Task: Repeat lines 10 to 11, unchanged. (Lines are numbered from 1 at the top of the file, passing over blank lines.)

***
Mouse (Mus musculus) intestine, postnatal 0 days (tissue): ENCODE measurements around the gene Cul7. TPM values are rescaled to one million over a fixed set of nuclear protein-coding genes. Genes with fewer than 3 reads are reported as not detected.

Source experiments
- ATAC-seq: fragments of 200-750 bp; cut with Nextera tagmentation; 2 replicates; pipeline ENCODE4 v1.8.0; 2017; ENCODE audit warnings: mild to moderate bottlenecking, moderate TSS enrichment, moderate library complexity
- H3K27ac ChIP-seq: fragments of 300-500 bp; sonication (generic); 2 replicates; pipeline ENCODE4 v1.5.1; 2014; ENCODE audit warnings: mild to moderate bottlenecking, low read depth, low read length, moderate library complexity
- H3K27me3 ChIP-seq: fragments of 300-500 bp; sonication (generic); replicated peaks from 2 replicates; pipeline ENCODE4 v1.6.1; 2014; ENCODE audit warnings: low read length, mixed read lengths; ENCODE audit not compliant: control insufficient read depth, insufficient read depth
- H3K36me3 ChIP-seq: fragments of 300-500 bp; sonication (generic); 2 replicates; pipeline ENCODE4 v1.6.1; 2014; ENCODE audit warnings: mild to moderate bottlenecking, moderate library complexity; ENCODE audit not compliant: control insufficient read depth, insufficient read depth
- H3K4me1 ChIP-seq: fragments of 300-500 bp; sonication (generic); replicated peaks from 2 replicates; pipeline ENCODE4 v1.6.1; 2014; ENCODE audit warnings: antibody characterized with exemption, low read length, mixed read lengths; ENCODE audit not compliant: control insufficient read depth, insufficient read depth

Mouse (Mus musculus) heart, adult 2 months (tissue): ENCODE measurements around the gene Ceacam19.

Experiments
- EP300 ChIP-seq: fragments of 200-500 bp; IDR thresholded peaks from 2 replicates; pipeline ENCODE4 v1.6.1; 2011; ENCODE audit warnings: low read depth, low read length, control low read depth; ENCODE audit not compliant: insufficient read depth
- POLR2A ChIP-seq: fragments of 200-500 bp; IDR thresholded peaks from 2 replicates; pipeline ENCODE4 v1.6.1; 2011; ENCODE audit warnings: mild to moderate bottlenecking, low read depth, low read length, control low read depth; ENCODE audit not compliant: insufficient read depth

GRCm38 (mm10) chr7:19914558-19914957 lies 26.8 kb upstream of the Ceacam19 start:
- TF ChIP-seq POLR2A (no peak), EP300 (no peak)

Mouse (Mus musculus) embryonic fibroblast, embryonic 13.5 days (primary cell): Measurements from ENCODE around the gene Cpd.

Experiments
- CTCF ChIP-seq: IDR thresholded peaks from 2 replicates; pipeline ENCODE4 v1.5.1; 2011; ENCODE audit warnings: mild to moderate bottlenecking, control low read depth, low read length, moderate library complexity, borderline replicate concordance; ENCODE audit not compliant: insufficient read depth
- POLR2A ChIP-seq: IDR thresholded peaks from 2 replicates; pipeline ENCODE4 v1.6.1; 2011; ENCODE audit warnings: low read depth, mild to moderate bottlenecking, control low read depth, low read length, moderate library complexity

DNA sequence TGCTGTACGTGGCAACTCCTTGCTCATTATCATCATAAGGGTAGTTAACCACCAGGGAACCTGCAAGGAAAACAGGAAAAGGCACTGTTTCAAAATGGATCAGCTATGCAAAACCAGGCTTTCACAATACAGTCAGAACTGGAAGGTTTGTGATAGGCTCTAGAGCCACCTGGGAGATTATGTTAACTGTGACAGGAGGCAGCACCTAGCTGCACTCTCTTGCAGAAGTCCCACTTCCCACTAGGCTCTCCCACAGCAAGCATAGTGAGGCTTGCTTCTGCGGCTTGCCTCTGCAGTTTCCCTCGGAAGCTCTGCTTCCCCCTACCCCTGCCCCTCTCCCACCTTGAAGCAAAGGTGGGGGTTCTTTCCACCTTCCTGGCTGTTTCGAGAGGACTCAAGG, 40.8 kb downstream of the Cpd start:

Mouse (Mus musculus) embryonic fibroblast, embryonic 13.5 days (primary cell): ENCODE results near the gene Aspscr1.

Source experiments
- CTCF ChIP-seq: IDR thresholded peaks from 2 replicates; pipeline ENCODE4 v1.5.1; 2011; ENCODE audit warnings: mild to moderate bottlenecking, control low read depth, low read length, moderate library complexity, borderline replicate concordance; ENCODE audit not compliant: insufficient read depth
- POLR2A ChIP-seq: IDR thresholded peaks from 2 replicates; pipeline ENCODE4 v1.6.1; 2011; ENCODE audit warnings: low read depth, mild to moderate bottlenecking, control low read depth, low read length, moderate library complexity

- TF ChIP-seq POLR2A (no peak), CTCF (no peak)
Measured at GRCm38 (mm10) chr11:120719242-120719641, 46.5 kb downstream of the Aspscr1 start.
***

- EP300 ChIP-seq: fragments of 200-500 bp; IDR thresholded peaks from 2 replicates; pipeline ENCODE4 v1.6.1; 2011; ENCODE audit warnings: low read depth, low read length, control low read depth; ENCODE audit not compliant: insufficient read depth
- POLR2A ChIP-seq: fragments of 200-500 bp; IDR thresholded peaks from 2 replicates; pipeline ENCODE4 v1.6.1; 2011; ENCODE audit warnings: mild to moderate bottlenecking, low read depth, low read length, control low read depth; ENCODE audit not compliant: insufficient read depth